- The Washington Times - Monday, November 24, 2003

No Excuses: Closing the Racial Gap in Learning

by Abigail Thernstrom and Stephen Thernstrom

Simon & Schuster $26, 274 pages

Study the problems of the public schools long enough and you find the same questions remain unanswered year after year: Why do our students do so badly? Why can’t they perform better on tests? What can be done to make sure that students come to school ready and eager to learn?

Such questions are especially pertinent for blacks and Hispanics. Numerous studies have shown that, on average, blacks and Hispanics don’t learn as much as whites and Asians do, leaving them ill-prepared to do well in college, get good jobs or succeed in life.

Abigail Thernstrom and Stephan Thernstrom are both fellows at the Manhattan Institute (for which I am a consultant). They have studied education issues for many years, and Mrs. Thernstrom is a member of the Massachusetts Board of Education. In “No Excuses,” their provocative and timely new book, they conclude that excellent schools have a few simple (and old-fashioned) rules. The best schools are places where the principal is clearly in command, and has the power, among other things, to freely hire and fire staff. Teachers should have a deep knowledge of the subjects they teach. And students should be prepared to work hard in and out of school, and should be doing more homework and watching less TV.

These principles are, of course, not new. But they don’t guide many of our public schools. The Thernstroms are at their best when showing the reasons why most education reforms don’t work. Among them:

• More federal money. The largest federal education program for the poor, Title I, has pumped a great deal of aid to low-income schools since its creation in the 1960s. But even Secretary of Education Rod Paige admits that “after spending $125 billion of Title I money, we have virtually nothing to show for it.” The evidence that the second-largest federal education program, Head Start, helps children learn is weak and inconclusive at best.

Under the No Child Left Behind Act of 2001, Title I money is supposed to be withheld from districts where students are not proficient in learning by 2014. But the act does not define what “proficient” means, leaving plenty of opportunity for administrators to fudge results. Moreover, the Thernstroms argue, an analysis of the records of Texas and North Carolina, two states that served as models for the No Child Left Behind legislation, suggests that the new law’s consequence will be that all student test scores show some improvement. Despite this, the authors predict the student test score gap between blacks, Hispanics and everyone else will not be closed by the No Child Left Behind Act.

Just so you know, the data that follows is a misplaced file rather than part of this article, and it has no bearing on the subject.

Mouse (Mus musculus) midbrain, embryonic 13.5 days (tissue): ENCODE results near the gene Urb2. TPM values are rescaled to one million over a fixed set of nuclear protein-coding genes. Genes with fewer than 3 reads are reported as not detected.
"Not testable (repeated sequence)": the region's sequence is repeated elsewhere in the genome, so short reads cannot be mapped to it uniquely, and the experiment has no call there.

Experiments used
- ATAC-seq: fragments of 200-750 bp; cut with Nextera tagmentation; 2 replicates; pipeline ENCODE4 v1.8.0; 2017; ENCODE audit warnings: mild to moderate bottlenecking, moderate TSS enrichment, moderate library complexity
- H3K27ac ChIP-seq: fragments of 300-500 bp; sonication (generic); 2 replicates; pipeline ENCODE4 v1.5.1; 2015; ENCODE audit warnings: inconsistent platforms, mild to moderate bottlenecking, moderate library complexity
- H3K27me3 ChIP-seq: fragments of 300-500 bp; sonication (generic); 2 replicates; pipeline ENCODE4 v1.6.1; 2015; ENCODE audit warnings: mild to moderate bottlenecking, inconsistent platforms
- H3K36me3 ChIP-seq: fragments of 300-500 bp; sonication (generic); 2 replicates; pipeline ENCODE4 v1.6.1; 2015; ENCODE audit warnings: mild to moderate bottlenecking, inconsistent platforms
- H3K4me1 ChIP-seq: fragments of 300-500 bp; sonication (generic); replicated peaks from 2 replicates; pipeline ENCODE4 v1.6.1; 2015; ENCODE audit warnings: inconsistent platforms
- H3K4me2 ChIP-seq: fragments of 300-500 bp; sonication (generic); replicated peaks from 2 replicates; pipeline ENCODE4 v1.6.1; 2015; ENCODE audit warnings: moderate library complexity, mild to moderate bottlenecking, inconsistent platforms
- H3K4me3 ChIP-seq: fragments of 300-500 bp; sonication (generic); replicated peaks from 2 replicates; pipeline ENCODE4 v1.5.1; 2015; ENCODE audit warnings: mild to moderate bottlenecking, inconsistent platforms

• Forced busing. The authors quote school busing experts David J. Armor and Christine Rossell, who wrote in 2001 that “there is not a single example in the published literature of a comprehensive racial balance plan that has improved black achievement or that has reduced the black-white achievement gap significantly.” A comprehensive study conducted by the National Institute of Education in 1984 found that African-American students who were bused did no better in math and very slightly better in reading than did students who remained in their neighborhood schools.

• Reducing class size. In 1996, California launched a $4 billion effort that reduced class sizes in kindergarten through third- grade classes from an average of 29 students in the 1995-1996 school year to 19 by 1999-2000. But many of the 25,000 new elementary school teachers hired under this program were poorly qualified (even by the low standards of schools of education), and most of these bad teachers were sent to inner-city elementary schools. The result: California’s education costs increased by as much as 30 percent, and black and Hispanic students did as poorly on tests as they did before this hugely expensive change was instituted.

The authors found several charter schools that offer inspiring examples of places where blacks and Hispanic children succeed. These include the North Star Academy in New York City and the KIPP (Knowledge is Power) chain. But these schools are relatively rare; KIPP is one of the largest charter school chains with only about 30 schools. The goal of education reformers should be to “make the extraordinary become the usual.” To do that, the Thernstroms contend, school choice programs need to be extended, charter school laws must be liberalized and the power of education unions to prevent sensible reforms must be curtailed.

The reader of the Thernstroms’ forceful book will leave it with a question for the countless ticket punchers who block education reform — the well-paid union leader who spends her days negotiating inordinately complex contracts, the burnt-out teachers who drift along until retirement. Are these bureaucrats willing to allow another generation of black and Hispanic students to fail? Or will teachers, school superintendents and union leaders stop offering excuses and do their part to ensure that all students succeed?

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